Krysti underwent five weeks of radiation therapy consisting of 5 radiation treatments per week for a total of 25 treatments. The treatments were localized on her upper thorax and lower neck. Although the field of radiation treatments varied over the course of the treatments, it was generally focused in the same region as highlighted in the cross-section view of Krysti's neck and torso:
1. The radiation chart shows the projected plan for radiation exposure. The colored lines show varying degrees of radiation exposure. Note the spinal cord in blue. This image shows a cross-section of Krysti's upper thoracic region where the trachea resection occurred.
4. This view of the radiation mask shows the projected radiation beam targets on the tape marked with blue. The bottom of the resection incision is marked by a blue cross on Krysti's sternum.
5. The two photos to the left show the extent of blistering caused by radiation therapy on Krysti. While we expected blistering on the front where the beam was directed, we didn't expect blistering on the back. There was some surface pain associated with the blistering caused by the radiation.
Due to its slow growth, ACC has a relatively indolent but relentless course. Unlike most carcinomas, most patients with ACC survive for 5 years, only to have tumors recur and progress. In a recent study of a cohort of 160 ACC patients, disease specific survival was 89% at 5 years but only 40% at 15 years. Another unusual feature of ACC is that, unlike most carcinomas, it seldom metastasizes to regional lymph nodes. Distant metastasis is the most common presentation of treatment failure. The lung is by far the most common site of metastasis, with the liver being the second most common site. Bone metastases usually indicate a fulminant clinical course. Poor prognostic signs at the time of initial surgery are a solid growth pattern, perineural invasion of major nerves and/or positive margins after histopathologic examination.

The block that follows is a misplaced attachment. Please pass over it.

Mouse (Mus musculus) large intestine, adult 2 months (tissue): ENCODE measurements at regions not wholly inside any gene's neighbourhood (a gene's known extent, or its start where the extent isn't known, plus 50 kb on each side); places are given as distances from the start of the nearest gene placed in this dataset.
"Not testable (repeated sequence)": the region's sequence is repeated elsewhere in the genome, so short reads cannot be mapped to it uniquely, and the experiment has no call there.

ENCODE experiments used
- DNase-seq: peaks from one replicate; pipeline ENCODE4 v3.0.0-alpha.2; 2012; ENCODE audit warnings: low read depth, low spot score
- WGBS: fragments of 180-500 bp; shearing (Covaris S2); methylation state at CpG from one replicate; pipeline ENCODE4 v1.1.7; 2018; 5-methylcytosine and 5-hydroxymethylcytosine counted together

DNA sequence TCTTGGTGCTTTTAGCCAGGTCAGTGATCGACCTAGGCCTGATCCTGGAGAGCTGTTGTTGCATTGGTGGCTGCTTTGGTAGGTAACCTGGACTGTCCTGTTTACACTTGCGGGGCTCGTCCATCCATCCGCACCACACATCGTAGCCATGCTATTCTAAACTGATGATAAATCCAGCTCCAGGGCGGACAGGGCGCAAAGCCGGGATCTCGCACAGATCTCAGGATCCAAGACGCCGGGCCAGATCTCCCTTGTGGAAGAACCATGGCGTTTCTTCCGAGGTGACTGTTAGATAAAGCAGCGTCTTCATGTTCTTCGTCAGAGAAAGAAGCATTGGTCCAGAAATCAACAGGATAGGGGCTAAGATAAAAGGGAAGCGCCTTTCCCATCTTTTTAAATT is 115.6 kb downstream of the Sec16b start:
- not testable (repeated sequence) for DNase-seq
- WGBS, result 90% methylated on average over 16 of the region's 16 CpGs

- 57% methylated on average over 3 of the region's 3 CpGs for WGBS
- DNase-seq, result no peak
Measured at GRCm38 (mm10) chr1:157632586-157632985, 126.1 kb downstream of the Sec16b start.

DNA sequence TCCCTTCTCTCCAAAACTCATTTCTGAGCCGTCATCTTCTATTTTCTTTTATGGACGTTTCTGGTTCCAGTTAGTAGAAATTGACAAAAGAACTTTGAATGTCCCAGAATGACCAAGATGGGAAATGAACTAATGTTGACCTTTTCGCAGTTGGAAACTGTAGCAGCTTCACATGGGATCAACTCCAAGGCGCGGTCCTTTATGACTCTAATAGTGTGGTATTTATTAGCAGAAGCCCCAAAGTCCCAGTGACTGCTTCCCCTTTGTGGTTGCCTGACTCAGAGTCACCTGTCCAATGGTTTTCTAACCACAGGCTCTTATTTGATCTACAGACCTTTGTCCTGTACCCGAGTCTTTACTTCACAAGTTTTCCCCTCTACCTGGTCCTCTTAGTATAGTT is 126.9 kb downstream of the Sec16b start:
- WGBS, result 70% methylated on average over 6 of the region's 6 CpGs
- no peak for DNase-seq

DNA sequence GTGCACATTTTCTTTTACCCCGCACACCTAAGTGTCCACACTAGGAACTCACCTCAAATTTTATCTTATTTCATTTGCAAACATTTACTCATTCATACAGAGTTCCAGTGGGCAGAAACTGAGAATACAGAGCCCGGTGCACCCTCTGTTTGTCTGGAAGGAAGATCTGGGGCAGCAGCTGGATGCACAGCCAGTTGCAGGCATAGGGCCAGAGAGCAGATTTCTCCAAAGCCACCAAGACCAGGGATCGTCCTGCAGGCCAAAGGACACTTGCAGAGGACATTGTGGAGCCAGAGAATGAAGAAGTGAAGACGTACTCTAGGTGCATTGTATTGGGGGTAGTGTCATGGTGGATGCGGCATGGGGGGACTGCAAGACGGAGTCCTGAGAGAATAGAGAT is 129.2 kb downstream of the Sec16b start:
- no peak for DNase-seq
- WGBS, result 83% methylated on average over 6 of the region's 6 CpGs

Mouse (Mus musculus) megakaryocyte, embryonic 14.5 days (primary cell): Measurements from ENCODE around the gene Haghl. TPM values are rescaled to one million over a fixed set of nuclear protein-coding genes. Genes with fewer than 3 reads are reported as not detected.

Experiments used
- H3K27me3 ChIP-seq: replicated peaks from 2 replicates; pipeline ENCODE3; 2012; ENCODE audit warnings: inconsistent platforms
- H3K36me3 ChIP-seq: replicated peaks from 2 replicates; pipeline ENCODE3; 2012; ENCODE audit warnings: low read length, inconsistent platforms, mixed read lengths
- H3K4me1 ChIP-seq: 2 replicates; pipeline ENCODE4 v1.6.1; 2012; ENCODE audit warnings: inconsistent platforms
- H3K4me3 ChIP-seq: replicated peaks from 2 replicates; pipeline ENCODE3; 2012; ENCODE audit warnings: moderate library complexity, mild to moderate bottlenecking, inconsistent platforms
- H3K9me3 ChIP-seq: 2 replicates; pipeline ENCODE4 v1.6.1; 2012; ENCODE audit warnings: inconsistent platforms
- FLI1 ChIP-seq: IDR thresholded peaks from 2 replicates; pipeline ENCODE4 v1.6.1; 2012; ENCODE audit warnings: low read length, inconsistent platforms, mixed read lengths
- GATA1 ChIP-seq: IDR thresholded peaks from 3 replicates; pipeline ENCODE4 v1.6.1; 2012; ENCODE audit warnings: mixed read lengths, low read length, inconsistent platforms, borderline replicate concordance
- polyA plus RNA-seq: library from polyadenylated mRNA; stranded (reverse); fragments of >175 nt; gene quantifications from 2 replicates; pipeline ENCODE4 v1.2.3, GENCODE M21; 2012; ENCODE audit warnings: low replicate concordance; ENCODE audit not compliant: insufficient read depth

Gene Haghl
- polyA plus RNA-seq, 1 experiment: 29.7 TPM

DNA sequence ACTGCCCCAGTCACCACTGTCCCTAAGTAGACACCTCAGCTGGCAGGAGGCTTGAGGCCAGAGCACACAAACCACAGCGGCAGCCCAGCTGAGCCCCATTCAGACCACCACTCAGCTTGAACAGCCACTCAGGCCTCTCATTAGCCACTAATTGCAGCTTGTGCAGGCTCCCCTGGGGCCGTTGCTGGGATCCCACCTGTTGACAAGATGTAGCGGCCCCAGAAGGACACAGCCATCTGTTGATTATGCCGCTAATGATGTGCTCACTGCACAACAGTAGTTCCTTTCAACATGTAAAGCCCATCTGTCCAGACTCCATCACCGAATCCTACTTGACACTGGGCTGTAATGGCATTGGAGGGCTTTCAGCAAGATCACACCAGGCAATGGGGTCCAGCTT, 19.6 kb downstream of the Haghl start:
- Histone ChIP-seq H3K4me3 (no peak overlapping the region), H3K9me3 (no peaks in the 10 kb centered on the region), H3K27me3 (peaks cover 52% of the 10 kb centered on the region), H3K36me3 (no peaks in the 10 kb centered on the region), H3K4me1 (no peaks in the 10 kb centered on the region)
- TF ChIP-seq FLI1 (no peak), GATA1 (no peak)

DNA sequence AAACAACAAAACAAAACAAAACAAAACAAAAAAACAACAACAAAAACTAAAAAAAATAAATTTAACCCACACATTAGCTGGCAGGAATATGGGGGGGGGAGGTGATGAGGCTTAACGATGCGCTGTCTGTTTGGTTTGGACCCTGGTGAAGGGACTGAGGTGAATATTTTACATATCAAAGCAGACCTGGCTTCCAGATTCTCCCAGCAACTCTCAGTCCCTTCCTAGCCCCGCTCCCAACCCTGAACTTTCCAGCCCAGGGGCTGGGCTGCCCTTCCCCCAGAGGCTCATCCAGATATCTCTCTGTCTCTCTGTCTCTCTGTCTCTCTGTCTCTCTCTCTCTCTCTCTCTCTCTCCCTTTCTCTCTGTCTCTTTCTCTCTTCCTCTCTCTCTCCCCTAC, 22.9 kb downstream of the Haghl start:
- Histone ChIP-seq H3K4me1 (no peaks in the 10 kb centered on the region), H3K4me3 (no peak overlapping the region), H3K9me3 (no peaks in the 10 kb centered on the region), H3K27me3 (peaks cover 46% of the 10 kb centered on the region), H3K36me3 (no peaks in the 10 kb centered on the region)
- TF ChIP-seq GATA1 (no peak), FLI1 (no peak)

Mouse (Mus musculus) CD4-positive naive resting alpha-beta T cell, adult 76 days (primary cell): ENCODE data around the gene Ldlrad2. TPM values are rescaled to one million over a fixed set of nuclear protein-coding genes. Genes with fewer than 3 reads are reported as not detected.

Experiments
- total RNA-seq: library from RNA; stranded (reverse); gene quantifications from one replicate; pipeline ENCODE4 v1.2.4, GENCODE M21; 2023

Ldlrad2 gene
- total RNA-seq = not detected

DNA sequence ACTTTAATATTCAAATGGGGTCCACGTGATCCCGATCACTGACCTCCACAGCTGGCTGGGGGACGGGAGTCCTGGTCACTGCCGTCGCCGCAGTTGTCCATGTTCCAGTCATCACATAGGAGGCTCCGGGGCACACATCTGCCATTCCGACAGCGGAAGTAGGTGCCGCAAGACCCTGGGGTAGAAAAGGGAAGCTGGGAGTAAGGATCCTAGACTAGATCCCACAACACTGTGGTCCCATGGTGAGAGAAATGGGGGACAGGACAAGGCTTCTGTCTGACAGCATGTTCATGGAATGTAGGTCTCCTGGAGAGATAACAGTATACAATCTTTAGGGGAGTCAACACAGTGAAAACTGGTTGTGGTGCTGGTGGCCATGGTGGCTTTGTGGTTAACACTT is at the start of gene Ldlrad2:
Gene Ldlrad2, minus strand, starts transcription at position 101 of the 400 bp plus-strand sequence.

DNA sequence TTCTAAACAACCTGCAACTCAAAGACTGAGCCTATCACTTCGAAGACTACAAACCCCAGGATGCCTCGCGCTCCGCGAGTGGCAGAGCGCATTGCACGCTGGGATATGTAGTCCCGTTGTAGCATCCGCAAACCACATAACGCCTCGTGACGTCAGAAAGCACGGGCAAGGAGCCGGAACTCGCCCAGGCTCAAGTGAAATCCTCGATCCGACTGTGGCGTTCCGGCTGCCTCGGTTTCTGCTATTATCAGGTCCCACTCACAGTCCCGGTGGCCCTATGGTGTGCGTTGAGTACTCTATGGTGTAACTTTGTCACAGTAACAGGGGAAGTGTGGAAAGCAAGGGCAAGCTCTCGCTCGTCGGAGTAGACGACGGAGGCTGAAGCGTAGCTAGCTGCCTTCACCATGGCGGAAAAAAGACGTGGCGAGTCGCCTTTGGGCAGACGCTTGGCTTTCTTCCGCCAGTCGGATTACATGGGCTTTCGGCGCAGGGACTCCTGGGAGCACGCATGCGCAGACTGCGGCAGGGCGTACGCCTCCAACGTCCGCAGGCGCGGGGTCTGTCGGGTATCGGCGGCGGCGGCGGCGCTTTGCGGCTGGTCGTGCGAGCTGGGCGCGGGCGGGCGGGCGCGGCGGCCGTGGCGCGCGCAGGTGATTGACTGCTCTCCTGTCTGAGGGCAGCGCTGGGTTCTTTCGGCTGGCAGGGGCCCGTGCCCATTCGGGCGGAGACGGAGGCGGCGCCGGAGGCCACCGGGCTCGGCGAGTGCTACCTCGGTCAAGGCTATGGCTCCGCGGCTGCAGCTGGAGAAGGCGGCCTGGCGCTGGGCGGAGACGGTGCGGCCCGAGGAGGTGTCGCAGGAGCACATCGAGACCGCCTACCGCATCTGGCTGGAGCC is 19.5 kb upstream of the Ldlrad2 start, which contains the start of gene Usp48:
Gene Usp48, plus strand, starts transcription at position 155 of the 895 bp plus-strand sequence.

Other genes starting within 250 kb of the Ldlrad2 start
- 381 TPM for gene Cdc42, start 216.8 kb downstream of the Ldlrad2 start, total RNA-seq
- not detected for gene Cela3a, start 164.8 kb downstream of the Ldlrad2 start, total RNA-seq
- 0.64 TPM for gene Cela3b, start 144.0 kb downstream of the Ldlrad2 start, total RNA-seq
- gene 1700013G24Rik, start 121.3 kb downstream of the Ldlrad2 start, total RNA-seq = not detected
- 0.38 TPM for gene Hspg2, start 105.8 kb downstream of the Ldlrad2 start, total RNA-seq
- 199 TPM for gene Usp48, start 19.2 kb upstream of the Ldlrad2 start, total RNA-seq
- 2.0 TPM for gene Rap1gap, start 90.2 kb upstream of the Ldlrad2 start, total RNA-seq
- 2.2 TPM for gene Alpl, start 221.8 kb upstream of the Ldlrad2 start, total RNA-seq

~Excerpt from UVA website [http://www.healthsystem.virginia.edu/internet/cancer/teampages/moskaluk/ACChome.cfm#cc]
Pathologic examination revealed local invasion beyond the wall of the trachea in all patients. In a majority, microscopic extension was found in submucosal and perineural lymphatics, well beyond the grossly visible or palpable limits of the tumor. Lymphatic metastases were relatively uncommon, occurring in only five of 32 (19%) patients undergoing resection. Metachronous hematogenous metastases occurred in 17 of 38 patients (44%). Thirteen of these 38 patients (33%) had pulmonary metastases. Sixteen of 32 resections were complete and potentially curative. There were two deaths within 30 days of operation. The mean survival in the 14 patients undergoing complete resection was 9.8 years (12 months to 29 years). Sixteen of 32 resections were incomplete (residual tumor at the airway margin on final pathologic examination), with one operative death occurring in this group. The mean survival in the 15 surviving patients was 7.5 years (4 months to 21 years). Six patients were treated with primary radiation only and had a mean survival of 6.2 years (2 months to 14.3 years). In the patients with pulmonary metastases, mean survival was 37 months (4 months to 7 years) from the time of diagnosis of the pulmonary metastasis until their death.
~Maziak DE, Todd TR, Keshavjee SH, Winton TL, Van Nostrand P, Pearson FG. Adenoid cystic carcinoma of the airway: thirty-two-year experience. J Thorac Cardiovasc Surg. 1996 Dec;112(6):1522-31; discussion 1531-2.NCBI